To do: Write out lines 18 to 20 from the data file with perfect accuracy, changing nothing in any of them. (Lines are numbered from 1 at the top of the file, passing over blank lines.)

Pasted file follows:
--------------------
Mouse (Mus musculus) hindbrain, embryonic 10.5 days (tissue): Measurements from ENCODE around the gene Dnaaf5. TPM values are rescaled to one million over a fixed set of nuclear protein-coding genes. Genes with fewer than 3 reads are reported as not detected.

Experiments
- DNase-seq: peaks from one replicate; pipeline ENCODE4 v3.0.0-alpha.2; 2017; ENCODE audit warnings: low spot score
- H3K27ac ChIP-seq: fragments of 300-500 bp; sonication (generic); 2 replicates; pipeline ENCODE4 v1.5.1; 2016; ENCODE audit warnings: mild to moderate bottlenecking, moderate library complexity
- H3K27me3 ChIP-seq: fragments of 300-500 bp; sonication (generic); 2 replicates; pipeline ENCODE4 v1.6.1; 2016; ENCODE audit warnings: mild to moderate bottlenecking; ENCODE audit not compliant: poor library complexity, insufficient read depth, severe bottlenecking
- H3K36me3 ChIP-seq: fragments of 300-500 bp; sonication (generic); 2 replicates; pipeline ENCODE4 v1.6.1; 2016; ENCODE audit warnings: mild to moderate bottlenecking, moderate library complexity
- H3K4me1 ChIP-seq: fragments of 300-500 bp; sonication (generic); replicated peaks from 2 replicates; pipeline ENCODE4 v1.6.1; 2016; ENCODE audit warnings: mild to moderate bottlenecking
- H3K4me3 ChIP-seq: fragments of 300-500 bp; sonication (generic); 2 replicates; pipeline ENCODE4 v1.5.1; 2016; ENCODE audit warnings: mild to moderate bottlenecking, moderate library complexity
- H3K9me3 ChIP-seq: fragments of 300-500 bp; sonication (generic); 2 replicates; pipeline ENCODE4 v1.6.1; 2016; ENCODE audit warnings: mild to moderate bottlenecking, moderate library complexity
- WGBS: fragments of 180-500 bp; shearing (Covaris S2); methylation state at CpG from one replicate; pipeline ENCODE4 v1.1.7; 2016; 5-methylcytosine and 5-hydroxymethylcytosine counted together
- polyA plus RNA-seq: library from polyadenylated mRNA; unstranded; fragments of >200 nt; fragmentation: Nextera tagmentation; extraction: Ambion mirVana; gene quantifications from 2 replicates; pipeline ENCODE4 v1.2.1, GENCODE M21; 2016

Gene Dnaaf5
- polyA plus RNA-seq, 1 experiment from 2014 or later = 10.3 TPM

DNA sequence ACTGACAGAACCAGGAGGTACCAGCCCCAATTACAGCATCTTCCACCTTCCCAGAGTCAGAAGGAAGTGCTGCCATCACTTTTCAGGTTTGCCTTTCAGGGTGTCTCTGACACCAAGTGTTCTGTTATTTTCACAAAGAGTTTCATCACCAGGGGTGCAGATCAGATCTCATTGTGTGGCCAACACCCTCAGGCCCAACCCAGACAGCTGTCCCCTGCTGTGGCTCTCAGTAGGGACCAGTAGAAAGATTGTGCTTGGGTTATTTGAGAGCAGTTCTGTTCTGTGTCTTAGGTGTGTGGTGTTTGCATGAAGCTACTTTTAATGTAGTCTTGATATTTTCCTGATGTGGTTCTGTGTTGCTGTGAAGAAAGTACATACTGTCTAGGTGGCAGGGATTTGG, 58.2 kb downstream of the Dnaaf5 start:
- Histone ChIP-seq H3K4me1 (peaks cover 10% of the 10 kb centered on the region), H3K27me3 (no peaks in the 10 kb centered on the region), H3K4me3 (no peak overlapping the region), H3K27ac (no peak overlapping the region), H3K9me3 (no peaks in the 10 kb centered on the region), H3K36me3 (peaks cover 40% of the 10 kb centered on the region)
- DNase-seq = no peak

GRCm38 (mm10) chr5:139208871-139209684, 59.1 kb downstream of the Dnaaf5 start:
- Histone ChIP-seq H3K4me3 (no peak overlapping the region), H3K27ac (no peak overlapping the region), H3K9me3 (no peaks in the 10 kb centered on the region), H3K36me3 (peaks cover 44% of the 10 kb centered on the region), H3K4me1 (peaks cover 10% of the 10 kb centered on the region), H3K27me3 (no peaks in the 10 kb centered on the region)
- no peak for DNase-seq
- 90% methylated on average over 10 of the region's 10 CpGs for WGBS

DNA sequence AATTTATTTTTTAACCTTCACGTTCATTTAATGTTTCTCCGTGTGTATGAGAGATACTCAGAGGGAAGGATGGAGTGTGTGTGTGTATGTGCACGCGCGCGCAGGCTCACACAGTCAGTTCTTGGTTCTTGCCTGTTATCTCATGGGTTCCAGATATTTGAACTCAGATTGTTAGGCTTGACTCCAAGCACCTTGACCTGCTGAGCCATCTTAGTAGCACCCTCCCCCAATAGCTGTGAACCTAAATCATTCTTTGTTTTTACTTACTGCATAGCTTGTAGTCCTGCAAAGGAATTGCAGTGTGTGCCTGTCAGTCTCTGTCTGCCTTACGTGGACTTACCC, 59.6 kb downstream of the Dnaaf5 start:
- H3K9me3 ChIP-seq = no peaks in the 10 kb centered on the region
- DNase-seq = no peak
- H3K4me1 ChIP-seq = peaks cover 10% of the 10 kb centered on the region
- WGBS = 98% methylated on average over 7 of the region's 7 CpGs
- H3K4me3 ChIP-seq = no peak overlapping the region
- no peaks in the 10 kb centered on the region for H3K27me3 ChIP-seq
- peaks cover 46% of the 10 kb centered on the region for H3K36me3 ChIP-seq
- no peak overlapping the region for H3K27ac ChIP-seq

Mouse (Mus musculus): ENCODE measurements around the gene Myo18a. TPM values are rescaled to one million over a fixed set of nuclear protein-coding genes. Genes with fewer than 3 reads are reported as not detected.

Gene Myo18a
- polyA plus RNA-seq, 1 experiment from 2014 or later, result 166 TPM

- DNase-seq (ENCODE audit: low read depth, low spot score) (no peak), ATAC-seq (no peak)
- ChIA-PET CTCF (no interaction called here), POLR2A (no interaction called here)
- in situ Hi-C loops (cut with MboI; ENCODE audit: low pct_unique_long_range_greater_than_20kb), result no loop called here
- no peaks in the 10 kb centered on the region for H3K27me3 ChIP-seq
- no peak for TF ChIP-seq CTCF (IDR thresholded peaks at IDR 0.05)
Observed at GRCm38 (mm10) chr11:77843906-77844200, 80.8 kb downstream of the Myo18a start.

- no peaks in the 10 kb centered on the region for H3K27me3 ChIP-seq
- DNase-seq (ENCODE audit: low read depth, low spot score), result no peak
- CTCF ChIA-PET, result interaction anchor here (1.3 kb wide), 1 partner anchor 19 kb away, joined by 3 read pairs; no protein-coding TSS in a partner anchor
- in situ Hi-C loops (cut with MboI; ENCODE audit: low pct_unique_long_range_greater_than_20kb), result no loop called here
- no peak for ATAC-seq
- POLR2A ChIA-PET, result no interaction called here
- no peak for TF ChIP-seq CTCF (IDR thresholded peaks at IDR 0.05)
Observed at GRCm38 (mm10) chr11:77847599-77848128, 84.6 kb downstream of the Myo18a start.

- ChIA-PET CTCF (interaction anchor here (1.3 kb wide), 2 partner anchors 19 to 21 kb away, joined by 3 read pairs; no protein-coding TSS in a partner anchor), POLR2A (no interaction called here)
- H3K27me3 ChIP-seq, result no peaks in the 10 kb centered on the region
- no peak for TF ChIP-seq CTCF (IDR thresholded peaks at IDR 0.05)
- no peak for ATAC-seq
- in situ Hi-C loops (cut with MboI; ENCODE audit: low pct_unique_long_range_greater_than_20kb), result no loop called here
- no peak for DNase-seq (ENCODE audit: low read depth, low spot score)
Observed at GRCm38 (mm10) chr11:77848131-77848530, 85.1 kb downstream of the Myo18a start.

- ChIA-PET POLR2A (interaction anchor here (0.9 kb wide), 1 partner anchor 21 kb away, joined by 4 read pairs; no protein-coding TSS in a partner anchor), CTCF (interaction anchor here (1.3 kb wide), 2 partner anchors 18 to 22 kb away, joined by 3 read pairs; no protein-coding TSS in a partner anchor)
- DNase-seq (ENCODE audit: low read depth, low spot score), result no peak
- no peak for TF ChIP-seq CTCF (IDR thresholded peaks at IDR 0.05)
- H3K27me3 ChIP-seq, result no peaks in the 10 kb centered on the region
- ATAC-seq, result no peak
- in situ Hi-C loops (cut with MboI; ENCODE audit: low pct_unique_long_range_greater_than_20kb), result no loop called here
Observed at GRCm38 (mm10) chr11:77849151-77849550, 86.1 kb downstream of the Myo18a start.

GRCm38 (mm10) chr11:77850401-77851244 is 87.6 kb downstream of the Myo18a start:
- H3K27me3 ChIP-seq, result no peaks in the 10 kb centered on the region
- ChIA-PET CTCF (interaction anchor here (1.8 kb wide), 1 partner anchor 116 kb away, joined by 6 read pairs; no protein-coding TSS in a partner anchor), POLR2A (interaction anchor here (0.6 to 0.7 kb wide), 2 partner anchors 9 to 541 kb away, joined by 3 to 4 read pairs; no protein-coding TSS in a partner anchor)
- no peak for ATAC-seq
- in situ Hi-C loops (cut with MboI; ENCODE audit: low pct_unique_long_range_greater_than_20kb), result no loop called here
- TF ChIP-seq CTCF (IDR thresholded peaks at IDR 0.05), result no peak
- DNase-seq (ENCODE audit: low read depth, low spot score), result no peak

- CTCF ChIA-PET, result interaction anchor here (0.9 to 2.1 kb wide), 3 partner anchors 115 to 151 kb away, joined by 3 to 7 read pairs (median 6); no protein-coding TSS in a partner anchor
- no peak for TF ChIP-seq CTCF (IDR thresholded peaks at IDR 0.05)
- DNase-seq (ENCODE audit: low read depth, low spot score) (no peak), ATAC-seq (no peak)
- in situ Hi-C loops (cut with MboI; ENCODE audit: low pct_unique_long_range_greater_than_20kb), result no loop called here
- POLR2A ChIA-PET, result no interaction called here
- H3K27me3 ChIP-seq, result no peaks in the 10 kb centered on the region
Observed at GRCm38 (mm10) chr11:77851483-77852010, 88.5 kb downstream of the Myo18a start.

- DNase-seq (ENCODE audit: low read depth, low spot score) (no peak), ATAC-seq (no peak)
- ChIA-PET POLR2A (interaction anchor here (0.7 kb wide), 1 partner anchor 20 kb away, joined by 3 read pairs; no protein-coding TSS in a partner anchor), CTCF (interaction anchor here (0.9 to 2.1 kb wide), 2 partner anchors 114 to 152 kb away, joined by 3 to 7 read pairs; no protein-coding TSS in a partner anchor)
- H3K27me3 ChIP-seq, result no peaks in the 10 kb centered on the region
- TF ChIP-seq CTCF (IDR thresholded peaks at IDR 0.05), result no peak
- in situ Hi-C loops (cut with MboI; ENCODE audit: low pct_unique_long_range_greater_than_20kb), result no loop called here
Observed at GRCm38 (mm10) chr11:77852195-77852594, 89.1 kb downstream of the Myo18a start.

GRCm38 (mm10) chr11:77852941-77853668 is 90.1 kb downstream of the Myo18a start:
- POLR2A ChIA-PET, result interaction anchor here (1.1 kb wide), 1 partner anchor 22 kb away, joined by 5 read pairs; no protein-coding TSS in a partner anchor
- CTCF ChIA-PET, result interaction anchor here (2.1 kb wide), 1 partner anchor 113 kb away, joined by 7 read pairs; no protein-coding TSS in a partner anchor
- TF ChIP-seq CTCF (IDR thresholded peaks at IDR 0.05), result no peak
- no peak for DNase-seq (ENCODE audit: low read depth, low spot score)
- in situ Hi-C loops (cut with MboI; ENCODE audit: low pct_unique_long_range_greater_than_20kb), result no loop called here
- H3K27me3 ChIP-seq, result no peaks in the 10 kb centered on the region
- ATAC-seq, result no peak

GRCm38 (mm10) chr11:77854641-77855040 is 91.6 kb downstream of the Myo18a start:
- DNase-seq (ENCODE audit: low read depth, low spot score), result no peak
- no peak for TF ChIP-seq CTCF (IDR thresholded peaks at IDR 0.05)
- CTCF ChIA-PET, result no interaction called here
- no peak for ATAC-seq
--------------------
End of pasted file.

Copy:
- Histone ChIP-seq H3K4me3 (no peak overlapping the region), H3K27ac (no peak overlapping the region), H3K9me3 (no peaks in the 10 kb centered on the region), H3K36me3 (peaks cover 44% of the 10 kb centered on the region), H3K4me1 (peaks cover 10% of the 10 kb centered on the region), H3K27me3 (no peaks in the 10 kb centered on the region)
- no peak for DNase-seq
- 90% methylated on average over 10 of the region's 10 CpGs for WGBS